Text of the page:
How to Secure Peace -- Views of William D. Howells
New York Evening Post (Oct. 17, 1899).
Much interest attaches to the specific views of some of the signers of the declaration of principles recently adopted by the American League of this city. These principles are expressed as follows:
We reaffirm the doctrines of the Declaration of Independence.
We believe that all others, as well as we, are of right entitled to life, liberty, and the pursuit of happiness, and to free opportunities of earning a living.
We adhere to the American idea that government derives its just powers from the consent of the governed.
We are, therefore, opposed to the use of force in the extension of American institutions.
"I have to look at the matter," said W. D. Howells, "entirely from a moralist's point of view, for I haven't at all the politician's interest or that of the commercialist. I was opposed to the Spanish war, and I am opposed to continuing in the Philippines on any such policy as we are now following. Yes, I think we should stop hostilities at once. Why not? I don't see why we can't order a truce, and then, when the President and his Commission have reported to Congress, let us make the Filipinos a final offer of a scheme of government, and abide by their acceptance or rejection of it.
"I think our wrong consists in forcing sovereignty over a people who are unwilling to accept the change. I know our position is well enough supported by international law, but, to my mind, that is not a sufficient justification for us. I still believe in the principle of the 'consent of the governed,' as a moral principle which is the life of the republic, and in our present course in the East we are going counter to the principles of our own strength and happiness. Moral principle governs the growth of the republic, and for our own good I think we need now to act on purely moral grounds, and not upon the precedents of other nations.
"Yes, I know that 'national pride' is in the way of such a course as I suggest; but that 'national pride' doesn't appeal to me, when it is called on to support a course founded on a disregard of our own cherished principles. Why! don't you suppose this nation is great enough to stop the fighting in the Philippines because it is right, no matter what the rest of the world says? I think it is.
"If the Filipinos generally should accept a proposition for a form of government, coming from us, I suppose we should have to accept them as citizens or subjects; but that question is a very troublesome one. I am opposed to extra-territorial expansion because it involves problems with which the republican form of government seems to me unfitted to deal. The task of colonial management is a very heavy one, which has not yet been perfectly learned even by the most experienced nations, whose governmental systems are better suited to it than ours. The chances for corruption in a colonial system of our own seem to me very great, and I think our lack of practice would lead us into costly mistakes. Commercial exploitation of the Philippines seems to me utterly dishonorable. But, even with the best purposes, we should be taking charge of mingled races wholly unlike any we have had to do with; we might not have the same mishaps, but I should greatly fear worse mischief than came to us from our Indian affairs in this country. I doubt whether this country can profit by taking charge of a miscellaneous set of races, and institutions wholly at variance with our ideas. The matter has its ridiculous side, too; we propose to take a sultan into our arms, but will shut out Elder Roberts.* [*In 1899, the U.S. government made a treaty of peace with the Sultan of Sulu, a leader of the Muslim Filipinos in the southern Philippines, that was criticized by the anti-imperialists as an endorsement of slavery and polygamy. In the same year, more than seven million U.S. citizens signed petitions opposing the seating in Congress of Brigham H. Roberts, the elected representative from Utah, because he had once been convicted of polygamy.]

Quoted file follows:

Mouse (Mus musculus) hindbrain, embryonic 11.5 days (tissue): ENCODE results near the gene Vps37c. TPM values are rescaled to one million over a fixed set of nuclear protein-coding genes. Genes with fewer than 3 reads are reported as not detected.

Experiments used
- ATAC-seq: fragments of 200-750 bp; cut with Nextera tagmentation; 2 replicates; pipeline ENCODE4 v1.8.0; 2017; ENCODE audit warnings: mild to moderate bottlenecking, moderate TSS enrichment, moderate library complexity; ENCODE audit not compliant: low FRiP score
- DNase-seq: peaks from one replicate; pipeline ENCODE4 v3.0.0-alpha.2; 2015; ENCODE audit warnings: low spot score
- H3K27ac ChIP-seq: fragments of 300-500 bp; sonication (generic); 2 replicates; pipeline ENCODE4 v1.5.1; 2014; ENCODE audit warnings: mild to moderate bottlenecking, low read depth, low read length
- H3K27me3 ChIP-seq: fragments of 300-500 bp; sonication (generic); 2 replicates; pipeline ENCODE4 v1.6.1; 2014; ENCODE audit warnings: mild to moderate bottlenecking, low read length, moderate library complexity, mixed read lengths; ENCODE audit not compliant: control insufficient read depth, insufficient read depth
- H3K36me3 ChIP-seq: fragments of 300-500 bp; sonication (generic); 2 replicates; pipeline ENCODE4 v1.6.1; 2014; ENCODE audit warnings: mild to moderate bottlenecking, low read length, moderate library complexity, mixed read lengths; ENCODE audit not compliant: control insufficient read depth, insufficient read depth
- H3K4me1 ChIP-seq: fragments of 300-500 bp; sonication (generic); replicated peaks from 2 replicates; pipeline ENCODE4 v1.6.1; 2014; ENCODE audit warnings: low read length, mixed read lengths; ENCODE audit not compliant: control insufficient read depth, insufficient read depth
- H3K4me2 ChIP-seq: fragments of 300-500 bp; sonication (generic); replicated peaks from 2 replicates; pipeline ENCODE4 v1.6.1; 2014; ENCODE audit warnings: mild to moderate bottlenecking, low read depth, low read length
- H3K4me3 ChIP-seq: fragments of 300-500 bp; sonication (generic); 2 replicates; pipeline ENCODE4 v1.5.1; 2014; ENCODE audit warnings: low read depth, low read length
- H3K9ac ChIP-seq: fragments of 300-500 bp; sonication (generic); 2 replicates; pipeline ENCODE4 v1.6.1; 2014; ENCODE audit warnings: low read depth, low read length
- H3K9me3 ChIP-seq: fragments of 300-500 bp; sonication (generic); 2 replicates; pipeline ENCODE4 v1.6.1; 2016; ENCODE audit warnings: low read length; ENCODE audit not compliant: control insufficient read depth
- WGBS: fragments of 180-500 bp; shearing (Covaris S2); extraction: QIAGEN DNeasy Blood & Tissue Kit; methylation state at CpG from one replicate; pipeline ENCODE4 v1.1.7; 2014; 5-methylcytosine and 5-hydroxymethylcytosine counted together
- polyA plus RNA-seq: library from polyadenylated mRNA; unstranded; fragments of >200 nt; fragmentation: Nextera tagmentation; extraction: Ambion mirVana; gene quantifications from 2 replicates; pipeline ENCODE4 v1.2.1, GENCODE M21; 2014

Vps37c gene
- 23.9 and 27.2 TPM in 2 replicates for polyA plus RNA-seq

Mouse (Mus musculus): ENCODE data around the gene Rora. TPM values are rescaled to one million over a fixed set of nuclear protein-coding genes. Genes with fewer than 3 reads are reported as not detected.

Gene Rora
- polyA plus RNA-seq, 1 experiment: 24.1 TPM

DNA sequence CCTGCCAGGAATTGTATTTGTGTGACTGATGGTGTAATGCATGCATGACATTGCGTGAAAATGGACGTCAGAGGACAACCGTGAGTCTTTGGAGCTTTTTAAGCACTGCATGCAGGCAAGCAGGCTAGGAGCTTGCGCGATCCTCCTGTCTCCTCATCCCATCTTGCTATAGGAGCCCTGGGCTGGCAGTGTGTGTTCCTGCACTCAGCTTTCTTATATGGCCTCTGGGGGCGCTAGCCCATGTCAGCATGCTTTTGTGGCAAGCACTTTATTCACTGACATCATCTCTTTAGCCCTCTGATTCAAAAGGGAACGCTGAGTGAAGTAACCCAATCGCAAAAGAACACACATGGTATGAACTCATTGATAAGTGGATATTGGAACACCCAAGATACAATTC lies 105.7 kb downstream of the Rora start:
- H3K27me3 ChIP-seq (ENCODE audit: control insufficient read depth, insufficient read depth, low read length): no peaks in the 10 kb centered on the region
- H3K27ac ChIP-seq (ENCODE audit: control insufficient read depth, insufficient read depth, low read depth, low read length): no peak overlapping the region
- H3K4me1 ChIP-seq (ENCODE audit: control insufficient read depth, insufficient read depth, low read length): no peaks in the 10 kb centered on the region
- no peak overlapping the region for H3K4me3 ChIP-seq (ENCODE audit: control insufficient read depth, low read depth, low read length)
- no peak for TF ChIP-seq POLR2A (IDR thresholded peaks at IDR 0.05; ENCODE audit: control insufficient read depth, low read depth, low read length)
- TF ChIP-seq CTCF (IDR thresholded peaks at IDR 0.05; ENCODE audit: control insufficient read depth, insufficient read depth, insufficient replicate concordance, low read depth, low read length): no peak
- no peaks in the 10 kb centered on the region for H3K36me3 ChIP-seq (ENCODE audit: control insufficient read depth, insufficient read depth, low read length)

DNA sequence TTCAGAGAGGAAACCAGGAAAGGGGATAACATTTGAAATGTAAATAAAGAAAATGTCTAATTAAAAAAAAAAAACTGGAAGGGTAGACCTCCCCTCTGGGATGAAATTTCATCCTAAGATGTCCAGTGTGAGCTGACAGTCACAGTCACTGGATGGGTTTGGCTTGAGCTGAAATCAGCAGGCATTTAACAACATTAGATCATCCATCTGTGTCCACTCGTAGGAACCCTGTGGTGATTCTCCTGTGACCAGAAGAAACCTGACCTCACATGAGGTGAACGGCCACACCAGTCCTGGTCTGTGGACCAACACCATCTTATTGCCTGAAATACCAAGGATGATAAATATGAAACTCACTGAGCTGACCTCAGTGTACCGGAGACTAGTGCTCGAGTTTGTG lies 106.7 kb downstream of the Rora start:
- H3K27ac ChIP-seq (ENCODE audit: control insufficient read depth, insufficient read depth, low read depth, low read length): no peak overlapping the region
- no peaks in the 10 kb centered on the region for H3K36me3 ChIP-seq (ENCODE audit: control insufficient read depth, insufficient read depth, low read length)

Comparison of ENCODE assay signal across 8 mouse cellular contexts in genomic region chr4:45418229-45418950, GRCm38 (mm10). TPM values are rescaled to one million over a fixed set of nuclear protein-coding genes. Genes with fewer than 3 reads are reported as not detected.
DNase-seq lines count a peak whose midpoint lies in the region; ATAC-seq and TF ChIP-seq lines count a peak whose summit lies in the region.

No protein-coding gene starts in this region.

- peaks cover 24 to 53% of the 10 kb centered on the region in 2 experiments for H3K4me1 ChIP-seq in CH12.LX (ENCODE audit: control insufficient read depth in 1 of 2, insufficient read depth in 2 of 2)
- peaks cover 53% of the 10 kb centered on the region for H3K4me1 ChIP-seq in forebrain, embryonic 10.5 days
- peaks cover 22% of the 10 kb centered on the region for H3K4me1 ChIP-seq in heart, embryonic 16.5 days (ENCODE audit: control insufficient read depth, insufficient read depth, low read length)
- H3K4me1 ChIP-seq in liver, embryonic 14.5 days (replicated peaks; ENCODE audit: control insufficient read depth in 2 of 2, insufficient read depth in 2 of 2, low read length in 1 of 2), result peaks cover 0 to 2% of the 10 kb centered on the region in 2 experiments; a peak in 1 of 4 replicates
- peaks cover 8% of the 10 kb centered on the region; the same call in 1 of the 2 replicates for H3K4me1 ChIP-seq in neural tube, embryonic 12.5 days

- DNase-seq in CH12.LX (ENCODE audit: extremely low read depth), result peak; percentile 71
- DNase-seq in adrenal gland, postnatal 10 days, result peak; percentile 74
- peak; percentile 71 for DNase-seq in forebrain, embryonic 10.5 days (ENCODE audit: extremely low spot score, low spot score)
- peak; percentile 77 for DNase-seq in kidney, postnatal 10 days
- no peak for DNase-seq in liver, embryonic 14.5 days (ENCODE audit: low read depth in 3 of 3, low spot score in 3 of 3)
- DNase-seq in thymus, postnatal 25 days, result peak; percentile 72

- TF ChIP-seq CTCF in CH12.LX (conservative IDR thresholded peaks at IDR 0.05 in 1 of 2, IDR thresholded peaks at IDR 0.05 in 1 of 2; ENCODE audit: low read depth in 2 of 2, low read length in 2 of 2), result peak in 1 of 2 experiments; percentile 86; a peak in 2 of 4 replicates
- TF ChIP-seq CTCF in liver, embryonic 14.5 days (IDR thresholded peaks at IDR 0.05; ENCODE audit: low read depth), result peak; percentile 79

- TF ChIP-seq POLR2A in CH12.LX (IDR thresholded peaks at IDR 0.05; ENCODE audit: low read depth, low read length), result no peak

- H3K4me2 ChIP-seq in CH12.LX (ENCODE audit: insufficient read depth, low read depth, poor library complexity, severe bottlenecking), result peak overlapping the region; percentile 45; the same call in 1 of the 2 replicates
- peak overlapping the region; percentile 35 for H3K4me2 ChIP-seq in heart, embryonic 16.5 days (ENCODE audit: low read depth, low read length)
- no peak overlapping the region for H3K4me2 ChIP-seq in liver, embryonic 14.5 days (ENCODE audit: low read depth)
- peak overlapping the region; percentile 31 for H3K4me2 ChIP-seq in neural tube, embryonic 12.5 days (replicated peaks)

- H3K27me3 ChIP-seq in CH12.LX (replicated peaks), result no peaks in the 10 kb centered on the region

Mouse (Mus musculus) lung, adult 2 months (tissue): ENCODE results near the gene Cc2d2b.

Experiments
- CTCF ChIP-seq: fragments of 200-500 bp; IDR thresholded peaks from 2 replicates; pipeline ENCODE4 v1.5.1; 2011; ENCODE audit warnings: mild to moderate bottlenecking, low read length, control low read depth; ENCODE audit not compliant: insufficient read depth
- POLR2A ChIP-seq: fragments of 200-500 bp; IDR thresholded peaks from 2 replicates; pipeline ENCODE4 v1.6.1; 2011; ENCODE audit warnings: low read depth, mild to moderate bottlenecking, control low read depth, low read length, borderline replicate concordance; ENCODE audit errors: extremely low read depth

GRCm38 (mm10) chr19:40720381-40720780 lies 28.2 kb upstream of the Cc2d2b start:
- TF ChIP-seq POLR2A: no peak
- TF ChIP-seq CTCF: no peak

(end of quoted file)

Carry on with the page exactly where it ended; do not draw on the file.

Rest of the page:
"As a definite plan, now, I should propose a truce and the offer of a plan of government, backed by the word of Congress. Just now we are taking the course followed by England a century ago. Then she said, 'Lay down your arms and we will treat with you.' Aguinaldo? I don't call him a second Washington. I don't know enough about him to tell whether he is a Washington or not, though I see nothing to object to in his being pushed on by others behind him. In a revolution every leader must have a pushing force behind him. Stop the fighting, I say. My position is that it is 'never too late to do right.'"